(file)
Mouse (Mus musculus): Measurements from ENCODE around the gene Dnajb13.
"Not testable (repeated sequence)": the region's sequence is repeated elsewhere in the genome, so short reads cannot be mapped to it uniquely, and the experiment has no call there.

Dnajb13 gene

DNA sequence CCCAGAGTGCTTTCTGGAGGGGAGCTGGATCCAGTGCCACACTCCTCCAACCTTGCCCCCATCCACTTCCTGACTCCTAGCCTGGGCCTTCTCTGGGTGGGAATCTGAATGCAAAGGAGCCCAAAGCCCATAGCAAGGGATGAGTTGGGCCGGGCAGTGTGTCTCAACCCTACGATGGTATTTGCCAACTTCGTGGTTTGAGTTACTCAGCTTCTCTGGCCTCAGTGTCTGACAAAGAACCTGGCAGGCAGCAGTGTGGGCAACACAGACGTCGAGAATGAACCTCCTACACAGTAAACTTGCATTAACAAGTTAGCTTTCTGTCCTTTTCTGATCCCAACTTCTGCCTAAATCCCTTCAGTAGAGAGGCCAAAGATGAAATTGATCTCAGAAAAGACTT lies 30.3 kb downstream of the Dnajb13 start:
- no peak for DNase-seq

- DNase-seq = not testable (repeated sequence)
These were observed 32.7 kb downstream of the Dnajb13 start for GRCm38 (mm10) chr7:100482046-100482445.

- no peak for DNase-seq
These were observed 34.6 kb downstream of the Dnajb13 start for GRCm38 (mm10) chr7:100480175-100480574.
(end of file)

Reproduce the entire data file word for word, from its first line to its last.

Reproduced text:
Mouse (Mus musculus): Measurements from ENCODE around the gene Dnajb13.
"Not testable (repeated sequence)": the region's sequence is repeated elsewhere in the genome, so short reads cannot be mapped to it uniquely, and the experiment has no call there.

Dnajb13 gene

DNA sequence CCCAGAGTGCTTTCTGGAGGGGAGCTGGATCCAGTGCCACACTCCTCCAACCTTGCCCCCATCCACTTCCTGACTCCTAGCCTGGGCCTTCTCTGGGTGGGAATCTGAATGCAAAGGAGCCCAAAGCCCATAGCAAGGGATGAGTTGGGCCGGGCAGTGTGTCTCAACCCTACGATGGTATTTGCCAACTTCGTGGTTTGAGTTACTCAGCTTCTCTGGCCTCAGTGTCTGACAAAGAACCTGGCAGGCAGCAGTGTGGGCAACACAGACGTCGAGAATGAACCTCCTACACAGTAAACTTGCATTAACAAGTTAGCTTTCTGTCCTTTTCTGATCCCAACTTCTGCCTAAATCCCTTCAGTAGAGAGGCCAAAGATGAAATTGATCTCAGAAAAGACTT lies 30.3 kb downstream of the Dnajb13 start:
- no peak for DNase-seq

- DNase-seq = not testable (repeated sequence)
These were observed 32.7 kb downstream of the Dnajb13 start for GRCm38 (mm10) chr7:100482046-100482445.

- no peak for DNase-seq
These were observed 34.6 kb downstream of the Dnajb13 start for GRCm38 (mm10) chr7:100480175-100480574.